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Arts & Extras: Taubman plans book launch; RSO celebrates anniversary

Arts & Extras: Taubman plans book launch; RSO celebrates anniversary


John Hugo always wanted to direct choirs. Learning to sing was a prerequisite.

“I wanted to be a chorus master really badly,” he said. “In order to get academic qualifications, you have to pass tests, you have to excel in singing.”

Hugo, 62, has been Roanoke Symphony Orchestra’s chorus master for 20 years. The singers he directs will lift their voices for RSO’s Saturday concert titled “Russian Fireworks!” at the Berglund Performing Arts Theatre. The choral piece, “Slava,” based on a Russian hymn, was composed by Nikolay Rimsky-Korsakov, whose work best known to Americans might be “Flight of the Bumblebee.”

“Singing in Russian is really fun,” Hugo said.

The program also features works by Aleksandr Borodin, Aleksandr Glazunov and Pyotr Tchaikovsky’s familiar “1812 Overture.”

“I don’t think we’re going to have cannons inside,” Hugo joked.

Russian musical compositions are “full of colors that we don’t get to hear all the time,” he said. “It’s kind of savage, in some ways. It’s very inspiring and primal. Horses are running. Cannons are going off.”

A native of Schenectady, New York, Hugo joined the faculty of Liberty University in Lynchburg in 1988, where he teaches voice and directs the university’s concert choir. His wife, Alycia Hugo, plays flute for RSO. They met while studying at New England Conservatory of Music in Boston.

She first alerted him to an opening for a chorus master in 1999. He applied, and RSO music director David Stewart Wiley hired him on.

Hugo values his collaborative relationship with Wiley. “He’s a prince. You couldn’t ask for a better colleague. Roanoke has such a treasure in him, a musical treasure,” Hugo said. “Almost all of the great choral works, in the last 20 years, we’ve been able to do together.”

He’s particularly fond of the frequent opportunities to take part in RSO’s performances of Beethoven’s Ninth Symphony, and he enjoyed the challenge of “Alexander Nevsky” by Sergei Prokofiev, another piece sung in Russian.

“What’s really fun is when you get the community of singers together, and they do something special together. That’s what’s exciting in my musical career,” he said. “I’m so blessed that I get to do it.”

Taubman’s first book

In 2015, the Taubman Museum of Art displayed “War Memoranda: Photography, Walt Whitman, and Renewal,” a collaboration between Vietnam-born artist Binh Danh and poet and retired Roanoke College professor Robert Schultz.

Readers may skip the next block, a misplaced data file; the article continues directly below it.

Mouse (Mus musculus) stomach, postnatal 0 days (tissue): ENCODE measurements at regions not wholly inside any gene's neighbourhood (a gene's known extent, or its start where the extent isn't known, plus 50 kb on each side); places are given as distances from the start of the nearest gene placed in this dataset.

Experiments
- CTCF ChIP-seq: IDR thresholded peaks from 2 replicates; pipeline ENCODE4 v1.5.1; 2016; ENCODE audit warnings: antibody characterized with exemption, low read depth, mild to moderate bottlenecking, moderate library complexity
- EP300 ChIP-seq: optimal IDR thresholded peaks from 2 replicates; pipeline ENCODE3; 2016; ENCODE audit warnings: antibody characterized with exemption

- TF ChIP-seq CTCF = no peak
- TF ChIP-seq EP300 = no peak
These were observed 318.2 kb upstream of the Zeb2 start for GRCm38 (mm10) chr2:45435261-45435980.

Intended as a reflection on how Americans memorialize the casualties of war, the show memorably showcased Danh’s chlorophyll print technique, in which photographs are reproduced in leaves and grass blades.

Schultz saw Danh’s chlorophyll prints as a physical realization of American poet Walt Whitman’s notion that the dead who fell on Civil War battlefields live on “in every grain of wheat and ear of corn, and every flower that grows, and every breath we draw.”

Schultz later befriended Danh and learned how to make his own chlorophyll prints. “We made portraits central to the exhibition because we wanted people to try to remember war face by face,” Schultz said.

The Taubman intends to publish an art book inspired by that exhibition and focused on Whitman and the Civil War, called “War Memoranda: Photography, Walt Whitman, and Memorials.” The release date is intended to coincide with the 200th anniversary of Whitman’s birth. (The exact anniversary is May 31.)

The book will juxtapose images of Civil War soldiers with Walt Whitman’s poetry.

“Whitman’s body of work is the closest thing we have to an American epic,” Schultz said. “The Civil War, historians say, is the crucible in which the nation was truly made.”

Schultz has launched a page to raise $12,000 toward production and allow campaign backers to reserve copies in advance. As of Thursday, the Kickstarter has raised $5,719.

He’ll give a reading Saturday, 1 p.m. at the museum, sharing excerpts from Whitman that will be included in the book. The museum will have a pop-up exhibition from “War Memoranda” on display. Schultz will also discuss the project. Admission is free.

The Taubman Museum of Art at 110 Salem Ave. S.E. in Roanoke is open Wednesday through Saturday, 10 a.m. to 5 p.m., and Sunday, noon to 5 p.m. General admission is free. For more information, call 342-5760 or visit

For more about the Kickstarter campaign, visit

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